There is a fair chance that this ultimatum would have been effective. The Lebanese government, moderate Arab states, and the major powers would have realized the gravity of the Hezbollah provocation and the risks associated with noncompliance. The reaction of the Lebanese public and the international community to the Harriri assassination last year suggests that public and international pressure could prove effective in Lebanon. Hezbollah was and continues to be a primarily Lebanese movement; it cannot operate without public support. It had to accept the withdrawal of its Syrian allies, and would have been forced to accept the pressure to disarm.
If Lebanon did not comply with this ultimatum, or if the international community could not mobilize and insert an international force that would help Lebanon disarm Hezbollah, Israel would have been justified to use force in order to remove the risk to its northern border. Then, a war would have been morally and internationally justified. More important, Israel would have time to prepare for a war more than it did in July. There is a lot of talk in Israel about the need to re-establish deterrence as a principal cause of the Israeli war. Yet effective application of a deterrent threat must provide the opponent a chance to rationally assess the costs and benefits of a given course of action. Israel failed to provide Lebanon and Hezbollah an opportunity to do so. Hence, the indiscriminate and massive use of force is unlikely to re-establish Israel’s deterrence posture; it is more likely to further erode it, especially given the military fiasco this war turned out to be so far.
Israel’s military strategy. In my book, Defending the Holy Land I studied all of Israel’s wars since 1948. I have also examined its low-intensity conflict strategy over time. In comparative perspective, this war is clearly the worst military performance in Israel’s history. The military fiasco has several aspects.
First, the air campaign has failed miserably. The attacks on Lebanese civilian centers and infrastructure targets had little effect on the Lebanese government’s will and ability to comply with Israel’s demands, or on Hezbollah’s capacity and will to hit Israeli targets. All it did was to wreck havoc on Lebanon and to boost the public support of Hezbollah. The notion that an air campaign could decide a war with minimum casualties to the side employing it is based on fundamental historical ignorance. While in some cases (such as Kosovo) an air campaign decided a war without ground operations, in most historical cases—starting with World War II and ending with the Afghanistan and Iraq wars—air attacks on population centers and infrastructure had marginal effects on the outcome. In some cases, the air campaign increased the motivation of the enemy and strengthened its resolve. Israel should not be surprised if its air attacks in July and August 2006 would give rise to the next generation of terrorists who would be far more reckless than the Hezbollah.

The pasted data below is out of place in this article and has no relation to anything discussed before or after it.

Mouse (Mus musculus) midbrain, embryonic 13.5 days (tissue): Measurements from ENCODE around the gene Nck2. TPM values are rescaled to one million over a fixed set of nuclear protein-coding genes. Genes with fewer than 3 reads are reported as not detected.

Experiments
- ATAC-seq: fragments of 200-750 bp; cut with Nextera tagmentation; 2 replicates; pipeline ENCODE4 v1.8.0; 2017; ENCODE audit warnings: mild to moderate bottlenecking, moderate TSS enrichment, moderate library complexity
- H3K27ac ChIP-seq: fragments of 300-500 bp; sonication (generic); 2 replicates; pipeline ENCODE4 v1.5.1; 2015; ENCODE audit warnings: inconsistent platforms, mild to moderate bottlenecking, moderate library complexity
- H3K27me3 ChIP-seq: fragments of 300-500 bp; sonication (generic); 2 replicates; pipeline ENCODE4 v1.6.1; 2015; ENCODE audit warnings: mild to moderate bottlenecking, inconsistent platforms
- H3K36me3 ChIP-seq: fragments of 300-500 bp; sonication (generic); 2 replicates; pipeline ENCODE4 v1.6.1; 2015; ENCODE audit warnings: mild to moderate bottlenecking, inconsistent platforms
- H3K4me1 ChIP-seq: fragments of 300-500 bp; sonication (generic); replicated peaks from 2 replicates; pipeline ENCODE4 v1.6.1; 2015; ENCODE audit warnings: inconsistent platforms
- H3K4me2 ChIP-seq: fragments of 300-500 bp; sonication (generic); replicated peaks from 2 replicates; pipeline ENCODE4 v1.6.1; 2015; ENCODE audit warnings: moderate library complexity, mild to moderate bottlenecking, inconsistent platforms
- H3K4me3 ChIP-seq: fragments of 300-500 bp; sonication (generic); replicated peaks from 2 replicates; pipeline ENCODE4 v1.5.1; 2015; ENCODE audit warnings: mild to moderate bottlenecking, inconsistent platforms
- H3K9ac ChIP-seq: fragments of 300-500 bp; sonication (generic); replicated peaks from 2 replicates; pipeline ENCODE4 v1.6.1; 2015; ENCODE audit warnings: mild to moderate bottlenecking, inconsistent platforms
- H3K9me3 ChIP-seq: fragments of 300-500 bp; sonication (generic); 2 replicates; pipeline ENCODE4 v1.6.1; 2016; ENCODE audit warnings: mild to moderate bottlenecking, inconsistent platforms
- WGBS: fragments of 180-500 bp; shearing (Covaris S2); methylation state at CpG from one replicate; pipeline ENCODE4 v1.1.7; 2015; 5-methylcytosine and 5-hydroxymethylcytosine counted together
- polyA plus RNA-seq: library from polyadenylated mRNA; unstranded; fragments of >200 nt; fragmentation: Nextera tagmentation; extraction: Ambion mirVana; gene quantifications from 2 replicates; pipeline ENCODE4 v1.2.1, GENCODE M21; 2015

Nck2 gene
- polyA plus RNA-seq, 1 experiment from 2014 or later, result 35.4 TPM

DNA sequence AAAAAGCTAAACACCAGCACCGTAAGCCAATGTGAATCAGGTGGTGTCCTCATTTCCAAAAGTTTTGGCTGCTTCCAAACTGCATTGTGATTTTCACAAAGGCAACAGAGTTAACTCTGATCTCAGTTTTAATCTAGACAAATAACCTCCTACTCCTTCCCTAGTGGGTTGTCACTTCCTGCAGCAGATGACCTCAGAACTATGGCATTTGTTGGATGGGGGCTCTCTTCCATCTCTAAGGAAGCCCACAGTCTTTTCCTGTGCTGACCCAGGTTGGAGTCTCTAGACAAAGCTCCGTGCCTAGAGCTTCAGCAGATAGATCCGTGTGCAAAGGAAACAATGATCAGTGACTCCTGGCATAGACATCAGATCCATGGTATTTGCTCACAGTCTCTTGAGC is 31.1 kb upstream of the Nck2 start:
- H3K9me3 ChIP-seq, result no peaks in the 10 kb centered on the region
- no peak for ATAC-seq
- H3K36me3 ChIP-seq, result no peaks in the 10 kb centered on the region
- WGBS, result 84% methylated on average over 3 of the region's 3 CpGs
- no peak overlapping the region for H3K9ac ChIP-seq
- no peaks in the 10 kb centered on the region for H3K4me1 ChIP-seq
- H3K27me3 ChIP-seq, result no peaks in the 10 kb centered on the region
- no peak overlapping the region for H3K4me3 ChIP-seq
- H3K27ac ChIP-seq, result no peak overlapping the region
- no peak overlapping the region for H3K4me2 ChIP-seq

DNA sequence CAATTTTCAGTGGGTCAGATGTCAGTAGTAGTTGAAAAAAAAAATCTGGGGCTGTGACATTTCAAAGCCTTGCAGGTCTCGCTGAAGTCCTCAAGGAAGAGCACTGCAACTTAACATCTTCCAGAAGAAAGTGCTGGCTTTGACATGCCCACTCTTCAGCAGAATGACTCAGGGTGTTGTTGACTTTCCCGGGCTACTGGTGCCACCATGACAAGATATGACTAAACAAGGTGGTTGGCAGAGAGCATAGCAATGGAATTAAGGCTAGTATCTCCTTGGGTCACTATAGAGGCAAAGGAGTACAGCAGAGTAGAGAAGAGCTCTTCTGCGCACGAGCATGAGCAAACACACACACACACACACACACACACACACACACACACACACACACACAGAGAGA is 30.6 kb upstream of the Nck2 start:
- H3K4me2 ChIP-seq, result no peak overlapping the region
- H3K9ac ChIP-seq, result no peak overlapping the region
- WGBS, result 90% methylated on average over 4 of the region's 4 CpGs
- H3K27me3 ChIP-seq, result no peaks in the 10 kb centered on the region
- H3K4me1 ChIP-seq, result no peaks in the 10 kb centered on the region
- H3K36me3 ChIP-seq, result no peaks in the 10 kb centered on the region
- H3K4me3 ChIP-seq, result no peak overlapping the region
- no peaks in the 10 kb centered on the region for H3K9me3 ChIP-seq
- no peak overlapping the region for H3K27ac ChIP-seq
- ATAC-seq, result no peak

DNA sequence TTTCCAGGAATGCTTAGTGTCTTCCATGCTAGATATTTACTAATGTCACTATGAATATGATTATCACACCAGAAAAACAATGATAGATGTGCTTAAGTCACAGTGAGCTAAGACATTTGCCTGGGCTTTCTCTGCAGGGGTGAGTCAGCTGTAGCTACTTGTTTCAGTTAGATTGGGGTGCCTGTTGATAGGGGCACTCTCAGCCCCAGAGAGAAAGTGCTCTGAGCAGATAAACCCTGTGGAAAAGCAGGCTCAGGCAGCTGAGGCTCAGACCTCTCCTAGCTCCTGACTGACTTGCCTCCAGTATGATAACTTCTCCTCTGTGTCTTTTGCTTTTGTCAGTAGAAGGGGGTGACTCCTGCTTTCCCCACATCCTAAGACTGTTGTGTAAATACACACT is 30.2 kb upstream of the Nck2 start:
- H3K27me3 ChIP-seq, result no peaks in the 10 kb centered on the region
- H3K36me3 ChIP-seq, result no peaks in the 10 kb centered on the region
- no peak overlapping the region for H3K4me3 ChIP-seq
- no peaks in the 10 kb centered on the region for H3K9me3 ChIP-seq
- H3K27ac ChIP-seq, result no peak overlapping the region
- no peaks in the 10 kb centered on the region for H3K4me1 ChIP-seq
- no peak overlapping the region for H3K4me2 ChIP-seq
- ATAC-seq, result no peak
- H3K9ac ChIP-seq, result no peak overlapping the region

Second, after a month of fighting and ground operations, Hezbollah continues to fire rockets as if the IDF did not exist. Israel’s ground campaign did not diminish Hezbollah’s capacity to launch rockets. The expansion of the ground operations to the Litani River has come—from a strictly military point of view—too late and its military effects would be marginal. Any military outcome that would result in less than total dismemberment of the Hezbollah—including the capturing or killing of most of its leaders—would be interpreted as a major military victory and a morale boosting landmark for extremists all over the Middle East. It appears we are heading towards this outcome. More generally, in this war the IDF displayed defective planning, lack of imagination and little tactical and operational creativity, it featured cumbersome and slow movement of forces, vulnerability to ambushes and ineffective management of anti-guerrilla warfare.